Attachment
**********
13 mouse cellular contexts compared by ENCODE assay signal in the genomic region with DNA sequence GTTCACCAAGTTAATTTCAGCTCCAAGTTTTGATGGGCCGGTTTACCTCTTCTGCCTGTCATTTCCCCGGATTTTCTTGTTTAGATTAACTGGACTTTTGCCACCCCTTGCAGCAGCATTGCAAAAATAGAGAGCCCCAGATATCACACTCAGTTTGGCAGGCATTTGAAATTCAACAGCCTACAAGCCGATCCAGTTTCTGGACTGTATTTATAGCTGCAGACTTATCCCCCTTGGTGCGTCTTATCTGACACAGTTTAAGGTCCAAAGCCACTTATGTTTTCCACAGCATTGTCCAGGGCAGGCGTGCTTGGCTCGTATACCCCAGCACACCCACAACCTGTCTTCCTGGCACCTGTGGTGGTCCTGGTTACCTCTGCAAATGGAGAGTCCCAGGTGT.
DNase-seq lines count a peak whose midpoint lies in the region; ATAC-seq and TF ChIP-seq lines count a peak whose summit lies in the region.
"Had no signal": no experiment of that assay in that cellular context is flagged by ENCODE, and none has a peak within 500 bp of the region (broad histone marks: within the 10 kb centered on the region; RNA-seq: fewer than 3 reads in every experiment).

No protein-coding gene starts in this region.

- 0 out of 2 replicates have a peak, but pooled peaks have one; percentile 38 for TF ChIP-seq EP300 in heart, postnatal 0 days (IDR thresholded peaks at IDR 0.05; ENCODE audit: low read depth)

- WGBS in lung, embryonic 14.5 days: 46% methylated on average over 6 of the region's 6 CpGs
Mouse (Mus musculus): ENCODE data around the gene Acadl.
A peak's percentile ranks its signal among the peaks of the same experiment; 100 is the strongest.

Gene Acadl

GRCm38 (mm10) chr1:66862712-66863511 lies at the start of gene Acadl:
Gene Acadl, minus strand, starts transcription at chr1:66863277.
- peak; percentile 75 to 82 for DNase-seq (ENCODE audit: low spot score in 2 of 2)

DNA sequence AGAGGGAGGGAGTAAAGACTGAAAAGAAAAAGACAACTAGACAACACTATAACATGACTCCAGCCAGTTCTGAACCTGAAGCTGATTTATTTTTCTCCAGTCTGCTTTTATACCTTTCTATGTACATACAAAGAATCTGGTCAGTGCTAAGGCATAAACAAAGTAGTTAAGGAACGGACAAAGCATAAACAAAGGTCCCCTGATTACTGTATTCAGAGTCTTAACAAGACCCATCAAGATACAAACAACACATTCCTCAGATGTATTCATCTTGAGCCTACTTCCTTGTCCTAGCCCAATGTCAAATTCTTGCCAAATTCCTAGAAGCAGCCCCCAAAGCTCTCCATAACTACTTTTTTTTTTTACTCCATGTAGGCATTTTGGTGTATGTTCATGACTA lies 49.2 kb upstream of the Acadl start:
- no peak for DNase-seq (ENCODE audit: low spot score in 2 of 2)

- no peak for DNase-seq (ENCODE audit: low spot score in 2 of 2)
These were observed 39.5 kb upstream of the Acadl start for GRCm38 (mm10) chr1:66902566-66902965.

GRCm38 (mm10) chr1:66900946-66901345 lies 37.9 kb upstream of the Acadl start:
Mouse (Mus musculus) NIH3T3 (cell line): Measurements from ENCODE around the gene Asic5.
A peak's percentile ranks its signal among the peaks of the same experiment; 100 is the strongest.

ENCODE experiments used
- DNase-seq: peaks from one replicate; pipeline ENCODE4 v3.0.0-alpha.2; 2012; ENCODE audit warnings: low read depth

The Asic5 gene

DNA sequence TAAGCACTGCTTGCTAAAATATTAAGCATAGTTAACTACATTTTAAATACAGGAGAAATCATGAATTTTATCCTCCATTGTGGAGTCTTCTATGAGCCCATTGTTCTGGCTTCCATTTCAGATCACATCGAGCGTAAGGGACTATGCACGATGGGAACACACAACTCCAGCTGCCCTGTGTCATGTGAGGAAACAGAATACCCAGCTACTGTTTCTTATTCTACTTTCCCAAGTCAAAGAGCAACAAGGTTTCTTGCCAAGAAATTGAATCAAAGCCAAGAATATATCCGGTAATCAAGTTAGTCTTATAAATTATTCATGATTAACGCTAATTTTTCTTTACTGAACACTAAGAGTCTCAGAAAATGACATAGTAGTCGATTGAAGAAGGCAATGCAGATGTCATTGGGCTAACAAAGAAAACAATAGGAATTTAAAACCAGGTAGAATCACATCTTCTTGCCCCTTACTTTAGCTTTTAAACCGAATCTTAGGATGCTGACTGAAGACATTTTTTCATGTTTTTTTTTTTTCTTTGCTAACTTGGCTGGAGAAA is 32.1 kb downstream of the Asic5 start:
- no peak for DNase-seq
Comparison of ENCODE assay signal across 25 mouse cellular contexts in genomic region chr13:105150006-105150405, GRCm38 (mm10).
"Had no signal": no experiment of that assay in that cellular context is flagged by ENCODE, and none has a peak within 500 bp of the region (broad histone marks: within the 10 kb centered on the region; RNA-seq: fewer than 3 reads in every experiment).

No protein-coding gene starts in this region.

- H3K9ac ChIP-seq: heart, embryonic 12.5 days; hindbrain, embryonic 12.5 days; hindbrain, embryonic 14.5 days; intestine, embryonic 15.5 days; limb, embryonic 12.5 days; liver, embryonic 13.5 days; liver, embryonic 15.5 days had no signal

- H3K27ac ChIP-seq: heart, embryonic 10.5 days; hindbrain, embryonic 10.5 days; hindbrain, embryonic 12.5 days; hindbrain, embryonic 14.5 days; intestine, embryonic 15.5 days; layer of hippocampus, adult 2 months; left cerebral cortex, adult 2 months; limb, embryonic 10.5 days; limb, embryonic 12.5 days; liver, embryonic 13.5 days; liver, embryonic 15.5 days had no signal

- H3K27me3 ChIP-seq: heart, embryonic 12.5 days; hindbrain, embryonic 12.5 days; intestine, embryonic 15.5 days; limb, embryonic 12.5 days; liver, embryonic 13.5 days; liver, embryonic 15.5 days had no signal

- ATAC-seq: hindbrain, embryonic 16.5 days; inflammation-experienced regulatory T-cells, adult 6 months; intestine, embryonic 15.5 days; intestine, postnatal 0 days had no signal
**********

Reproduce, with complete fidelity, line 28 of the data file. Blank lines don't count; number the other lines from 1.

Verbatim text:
- H3K9ac ChIP-seq: heart, embryonic 12.5 days; hindbrain, embryonic 12.5 days; hindbrain, embryonic 14.5 days; intestine, embryonic 15.5 days; limb, embryonic 12.5 days; liver, embryonic 13.5 days; liver, embryonic 15.5 days had no signal